The soundscape of the city of Kortrijk was very loud and very prominent on the day of Sound City’s opening: these were the final days of the yearly Kortrijkse Paasfoor, a mega-fair that could be seen cramming many of the center’s old squares with blinking lights and metallic constructions, some reaching as high as 52 meters. As the afternoon advanced, the sonic excitement of the fair that came drifting across the river Leie to the Buda-eiland continued to grow. The swooshing, shrieking, clanking, beeping and the mingling of up-tempo bumpings of very deep basses of multiple musics, made for a densely ondulating sonic texture that enveloped the city center of Kortrijk throughout the day, and that was pretty difficult to ignore. For, as you will know, one may shut one’s eyes, but it is a pretty tough task to shut one’s ears…

Also on the fifth floor of the Buda-toren, with its marvelous view on the city, it was hard to lock that day’s “sounding city” out, even when the doors and windows were all closed. And given the fact that in City Chase this very same “sounding city” is framed (it is tamed, in a way), the proximity and presence of the Paasfoor‘s wild, unleashed sounds, made it a rather strange experience to hear the recorded city sound fragments of Kortrijk’s City Chase parade before my ears, watching the gondolettes glide back and forth along the bare metal tracks, at times providing past-time echoes of the fair sounds that meanwhile, outside, continued to rage in real-time random force and abundance. It almost felt as if the “sounding city” was taking revenge …

city chase

It had me wonder whether City Chase should not be taken away from the city, out to the country side. And then, maybe, there be experienced out in the open? Somewhere up in the mountains, where the real-time soundscape is of an entirely different type?

An essential part of City Chase is the idea of a ‘double movement’ of the recorded sound sources: a first movement while recording, and a second one during playback. But most city sounds are highly complex, and in many cases, indeed, the (multiple) sound sources in the recording are themselves also moving, thus severely testing the limits of our ability to perceive and distinguish the different kinds of movement of the sounds that are involved. I’m curious to find out how, over the coming months, City Chase will evolve, and how the work will sound when, in its upcoming installments, the collection of fragments used in its composition has become larger. The range of the current pallette of Kortrijk sounds struck me as being somewhat too limited for a full appreciation of the idea of the work, and of the ingenious construction that underlies its realization.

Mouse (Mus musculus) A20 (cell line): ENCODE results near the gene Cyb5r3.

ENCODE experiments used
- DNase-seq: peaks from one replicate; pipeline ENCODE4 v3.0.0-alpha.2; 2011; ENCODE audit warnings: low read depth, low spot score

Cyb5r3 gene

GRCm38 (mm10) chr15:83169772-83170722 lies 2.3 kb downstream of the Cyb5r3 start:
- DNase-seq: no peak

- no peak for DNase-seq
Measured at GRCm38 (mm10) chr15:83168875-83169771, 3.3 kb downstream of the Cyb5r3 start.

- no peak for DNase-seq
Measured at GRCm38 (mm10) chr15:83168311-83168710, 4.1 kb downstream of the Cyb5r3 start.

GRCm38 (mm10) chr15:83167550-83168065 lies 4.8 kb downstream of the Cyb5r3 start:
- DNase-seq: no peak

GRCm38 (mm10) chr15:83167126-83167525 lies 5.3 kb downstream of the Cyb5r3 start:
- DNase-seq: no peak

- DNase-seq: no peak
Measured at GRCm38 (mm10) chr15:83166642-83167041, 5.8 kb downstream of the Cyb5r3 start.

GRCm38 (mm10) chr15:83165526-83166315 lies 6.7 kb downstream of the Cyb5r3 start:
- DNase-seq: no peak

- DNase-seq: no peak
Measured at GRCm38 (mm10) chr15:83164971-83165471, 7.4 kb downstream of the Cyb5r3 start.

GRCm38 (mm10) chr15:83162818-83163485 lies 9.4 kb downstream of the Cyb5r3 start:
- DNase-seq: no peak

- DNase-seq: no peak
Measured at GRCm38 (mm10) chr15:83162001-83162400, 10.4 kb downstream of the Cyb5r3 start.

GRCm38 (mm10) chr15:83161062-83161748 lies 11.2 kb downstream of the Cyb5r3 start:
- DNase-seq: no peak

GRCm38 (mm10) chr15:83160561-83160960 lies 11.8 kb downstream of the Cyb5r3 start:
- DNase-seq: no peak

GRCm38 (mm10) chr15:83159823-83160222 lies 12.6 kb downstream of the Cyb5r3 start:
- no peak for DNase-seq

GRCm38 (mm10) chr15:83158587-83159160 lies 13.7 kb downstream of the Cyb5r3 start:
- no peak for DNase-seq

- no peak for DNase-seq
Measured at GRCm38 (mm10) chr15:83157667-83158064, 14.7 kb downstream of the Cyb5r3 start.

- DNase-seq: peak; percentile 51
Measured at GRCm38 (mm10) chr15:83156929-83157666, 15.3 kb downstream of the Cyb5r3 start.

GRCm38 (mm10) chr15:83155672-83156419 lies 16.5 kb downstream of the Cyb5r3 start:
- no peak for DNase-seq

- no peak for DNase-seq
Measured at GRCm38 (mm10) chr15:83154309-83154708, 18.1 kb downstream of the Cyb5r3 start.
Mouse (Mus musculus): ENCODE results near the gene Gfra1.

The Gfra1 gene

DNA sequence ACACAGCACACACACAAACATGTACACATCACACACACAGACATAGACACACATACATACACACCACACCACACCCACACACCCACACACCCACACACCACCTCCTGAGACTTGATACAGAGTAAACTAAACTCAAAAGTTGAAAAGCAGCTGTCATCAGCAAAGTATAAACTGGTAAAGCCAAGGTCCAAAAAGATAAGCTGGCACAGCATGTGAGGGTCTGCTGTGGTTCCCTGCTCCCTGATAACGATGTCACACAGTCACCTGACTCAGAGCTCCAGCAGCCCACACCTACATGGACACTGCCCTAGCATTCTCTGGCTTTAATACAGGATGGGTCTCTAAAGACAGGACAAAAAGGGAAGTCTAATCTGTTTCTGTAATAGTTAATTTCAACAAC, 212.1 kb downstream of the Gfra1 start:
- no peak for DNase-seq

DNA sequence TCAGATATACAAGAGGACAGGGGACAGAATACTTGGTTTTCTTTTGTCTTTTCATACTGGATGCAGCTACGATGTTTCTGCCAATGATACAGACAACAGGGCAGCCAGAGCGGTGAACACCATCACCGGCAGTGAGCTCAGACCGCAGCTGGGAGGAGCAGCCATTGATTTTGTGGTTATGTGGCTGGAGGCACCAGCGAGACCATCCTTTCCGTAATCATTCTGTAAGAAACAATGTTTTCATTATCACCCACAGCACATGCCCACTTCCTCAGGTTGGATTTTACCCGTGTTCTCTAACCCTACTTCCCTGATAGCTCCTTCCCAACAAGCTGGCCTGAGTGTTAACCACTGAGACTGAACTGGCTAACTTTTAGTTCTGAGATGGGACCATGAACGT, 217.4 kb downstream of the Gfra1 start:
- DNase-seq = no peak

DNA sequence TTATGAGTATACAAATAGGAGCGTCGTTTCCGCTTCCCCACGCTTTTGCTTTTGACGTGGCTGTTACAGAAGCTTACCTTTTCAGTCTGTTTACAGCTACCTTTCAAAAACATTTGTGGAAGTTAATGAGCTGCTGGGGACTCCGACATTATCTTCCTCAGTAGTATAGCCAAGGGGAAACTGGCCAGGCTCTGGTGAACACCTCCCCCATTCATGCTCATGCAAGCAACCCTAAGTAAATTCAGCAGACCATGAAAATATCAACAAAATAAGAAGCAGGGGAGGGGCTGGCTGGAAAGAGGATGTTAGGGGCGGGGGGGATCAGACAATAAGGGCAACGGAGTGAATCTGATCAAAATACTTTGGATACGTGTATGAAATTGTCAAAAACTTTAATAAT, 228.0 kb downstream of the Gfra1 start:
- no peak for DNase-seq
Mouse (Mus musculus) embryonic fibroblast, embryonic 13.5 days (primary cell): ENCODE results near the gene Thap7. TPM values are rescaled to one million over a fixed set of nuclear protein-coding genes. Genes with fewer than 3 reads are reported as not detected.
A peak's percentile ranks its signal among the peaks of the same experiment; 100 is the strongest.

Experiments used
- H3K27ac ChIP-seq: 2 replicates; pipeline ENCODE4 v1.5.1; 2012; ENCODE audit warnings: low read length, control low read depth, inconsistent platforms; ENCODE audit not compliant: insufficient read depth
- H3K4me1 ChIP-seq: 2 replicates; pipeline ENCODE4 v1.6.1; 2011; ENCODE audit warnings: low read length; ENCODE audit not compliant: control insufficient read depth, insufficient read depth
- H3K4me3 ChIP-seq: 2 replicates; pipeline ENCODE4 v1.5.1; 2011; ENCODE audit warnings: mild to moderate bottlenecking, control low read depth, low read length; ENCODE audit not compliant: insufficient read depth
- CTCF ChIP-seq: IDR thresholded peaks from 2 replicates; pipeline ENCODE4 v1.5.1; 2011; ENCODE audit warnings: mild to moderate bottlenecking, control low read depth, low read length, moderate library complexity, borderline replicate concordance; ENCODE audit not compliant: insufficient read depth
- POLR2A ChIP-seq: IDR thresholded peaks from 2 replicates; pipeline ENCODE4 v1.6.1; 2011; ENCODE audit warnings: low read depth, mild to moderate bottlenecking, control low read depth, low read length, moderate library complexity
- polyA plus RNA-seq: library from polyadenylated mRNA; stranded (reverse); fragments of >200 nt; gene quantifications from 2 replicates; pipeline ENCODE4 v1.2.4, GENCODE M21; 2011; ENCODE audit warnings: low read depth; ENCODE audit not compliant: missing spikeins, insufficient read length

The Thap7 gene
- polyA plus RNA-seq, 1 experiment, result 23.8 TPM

_Pierre Berthet installed the Kortrijk version of his Extended Drops in a former stable of the brewery, just opposite of the Buda-toren. It is a pretty long, but relatively narrow, space, shaped as a simple rectangular box, quite different from the spaces in Berlin and Maastricht, where the previous versions of the work were made. Pierre told me that he actually would have preferred such a simple space to start with, as it makes the setting up and tuning (of, for example, the intricate network of wires) of the installation quite a bit easier. It is maybe one of the reasons why Extended Drops in the long rectangular Kortrijk stable makes for such an impressively balanced, and very spatial sonic experience.

Here is a short impression of how Extended Drops sounded there on the day of the opening:

extended drops

On the other hand, I also found that the rectangular stable space, enabling one to overlook the entire installation, as it were, in a single glance, made Extended Drops lose some of the visual attraction (and with that some of the mystery) that it had in the Intro in situ space, and in the obscure and almost labyrinthine rooms of the Berlin Singuhr Hörgalerie, a historic waterreservoir in Prenzlauer Berg.

_Esther Venrooy & Ema Bonifacic’s A Shadow of A Wall, a work that premiered in Maastricht and in Kortrijk’s Sound City has its second rendition, can be found on the third floor of the Buda-toren. The original inclined wall, which is the heart of the installation (a patchwork of differently sized rectangular panels), was adjusted: a part of it had to be removed, in order for it to fit into the space. The decision to do so was a very good one. The low and not too large brick room with its wooden ceiling and floor appears to be near to perfect for the work.

shadow of a wall

More than in the very bright and white living room type space in Maastricht, here the inclined surface indeed acts as the ‘architectural intervention’ it was intended to be. Whereas in Maastricht the light, whiteness, and the relative small surface, but bigger height, of the room somehow seemed to keep the slope from thoroughly imposing itself, in the Buda-toren it does succeed to transform the space. Also at Intro in situ the slope was an intruder, very much so, yes; but in the Buda-toren the intruder really manages to, be it ever so gently, take control.